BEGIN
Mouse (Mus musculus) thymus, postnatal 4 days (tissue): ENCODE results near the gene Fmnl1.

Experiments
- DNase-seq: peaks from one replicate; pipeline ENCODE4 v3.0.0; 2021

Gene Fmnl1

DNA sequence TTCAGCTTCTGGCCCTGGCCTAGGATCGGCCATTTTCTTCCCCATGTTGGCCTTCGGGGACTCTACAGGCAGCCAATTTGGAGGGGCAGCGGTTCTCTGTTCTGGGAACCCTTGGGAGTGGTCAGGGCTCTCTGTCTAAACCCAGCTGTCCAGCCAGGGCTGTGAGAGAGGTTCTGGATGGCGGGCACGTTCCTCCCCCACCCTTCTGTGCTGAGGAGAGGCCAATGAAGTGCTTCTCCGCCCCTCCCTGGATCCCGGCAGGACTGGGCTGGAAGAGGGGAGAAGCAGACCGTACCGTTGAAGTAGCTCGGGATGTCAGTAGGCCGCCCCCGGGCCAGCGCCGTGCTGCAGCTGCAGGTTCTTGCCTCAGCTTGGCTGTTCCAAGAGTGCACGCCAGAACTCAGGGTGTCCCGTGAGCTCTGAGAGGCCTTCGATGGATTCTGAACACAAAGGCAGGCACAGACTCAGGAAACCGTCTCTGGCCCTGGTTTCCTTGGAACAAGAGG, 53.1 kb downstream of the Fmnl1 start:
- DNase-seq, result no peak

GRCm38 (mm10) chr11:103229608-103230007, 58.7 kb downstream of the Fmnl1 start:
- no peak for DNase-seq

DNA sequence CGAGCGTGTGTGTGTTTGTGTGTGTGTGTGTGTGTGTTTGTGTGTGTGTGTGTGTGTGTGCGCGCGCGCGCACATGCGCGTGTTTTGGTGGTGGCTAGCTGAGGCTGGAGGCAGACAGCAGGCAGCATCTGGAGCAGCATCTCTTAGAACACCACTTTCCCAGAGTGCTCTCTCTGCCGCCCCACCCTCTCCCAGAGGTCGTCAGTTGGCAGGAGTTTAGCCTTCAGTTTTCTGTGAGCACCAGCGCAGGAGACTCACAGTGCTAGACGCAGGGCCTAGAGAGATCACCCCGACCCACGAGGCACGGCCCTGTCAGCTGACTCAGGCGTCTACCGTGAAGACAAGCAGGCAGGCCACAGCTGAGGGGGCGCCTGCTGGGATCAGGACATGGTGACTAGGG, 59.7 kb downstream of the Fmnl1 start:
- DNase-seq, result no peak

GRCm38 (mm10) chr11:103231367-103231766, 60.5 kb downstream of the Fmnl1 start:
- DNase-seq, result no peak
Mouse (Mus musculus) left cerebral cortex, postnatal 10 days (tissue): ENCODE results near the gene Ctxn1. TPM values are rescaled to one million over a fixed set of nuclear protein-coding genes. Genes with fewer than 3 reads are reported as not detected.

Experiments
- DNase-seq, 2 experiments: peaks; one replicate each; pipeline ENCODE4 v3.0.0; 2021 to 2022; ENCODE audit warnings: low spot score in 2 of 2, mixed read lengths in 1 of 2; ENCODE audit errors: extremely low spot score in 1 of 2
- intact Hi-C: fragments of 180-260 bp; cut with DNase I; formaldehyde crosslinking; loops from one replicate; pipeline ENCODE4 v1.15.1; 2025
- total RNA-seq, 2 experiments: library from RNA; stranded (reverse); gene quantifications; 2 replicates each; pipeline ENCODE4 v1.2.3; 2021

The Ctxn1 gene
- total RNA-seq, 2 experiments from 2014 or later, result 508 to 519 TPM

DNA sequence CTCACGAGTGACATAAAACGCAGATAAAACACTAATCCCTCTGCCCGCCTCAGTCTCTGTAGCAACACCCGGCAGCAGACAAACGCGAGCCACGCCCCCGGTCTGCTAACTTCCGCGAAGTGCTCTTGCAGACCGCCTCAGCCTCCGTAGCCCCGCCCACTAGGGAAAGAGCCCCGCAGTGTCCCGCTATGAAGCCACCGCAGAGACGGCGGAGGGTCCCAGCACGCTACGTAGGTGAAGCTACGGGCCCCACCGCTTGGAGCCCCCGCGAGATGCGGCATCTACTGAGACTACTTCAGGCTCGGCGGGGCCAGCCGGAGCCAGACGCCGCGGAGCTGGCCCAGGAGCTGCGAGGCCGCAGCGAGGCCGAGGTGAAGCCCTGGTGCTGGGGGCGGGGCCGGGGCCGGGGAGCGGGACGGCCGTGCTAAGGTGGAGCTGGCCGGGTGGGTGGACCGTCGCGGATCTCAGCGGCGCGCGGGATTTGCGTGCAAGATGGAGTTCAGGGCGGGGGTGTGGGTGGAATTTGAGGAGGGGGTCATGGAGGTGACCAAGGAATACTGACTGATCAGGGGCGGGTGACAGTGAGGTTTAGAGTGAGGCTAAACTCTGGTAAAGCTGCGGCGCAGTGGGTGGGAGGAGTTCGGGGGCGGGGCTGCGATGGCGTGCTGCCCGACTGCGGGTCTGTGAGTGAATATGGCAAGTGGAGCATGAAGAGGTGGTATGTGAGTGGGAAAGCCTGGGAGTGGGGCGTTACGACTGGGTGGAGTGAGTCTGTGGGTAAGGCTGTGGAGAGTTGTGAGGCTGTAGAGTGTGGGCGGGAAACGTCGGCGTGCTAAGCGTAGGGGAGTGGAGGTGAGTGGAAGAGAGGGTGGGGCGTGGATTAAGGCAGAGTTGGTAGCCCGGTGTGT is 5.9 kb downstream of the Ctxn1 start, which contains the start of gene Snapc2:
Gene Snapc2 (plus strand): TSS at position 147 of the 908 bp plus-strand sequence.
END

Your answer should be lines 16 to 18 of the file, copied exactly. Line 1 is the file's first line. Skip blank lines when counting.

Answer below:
- intact Hi-C: fragments of 180-260 bp; cut with DNase I; formaldehyde crosslinking; loops from one replicate; pipeline ENCODE4 v1.15.1; 2025
- total RNA-seq, 2 experiments: library from RNA; stranded (reverse); gene quantifications; 2 replicates each; pipeline ENCODE4 v1.2.3; 2021

The Ctxn1 gene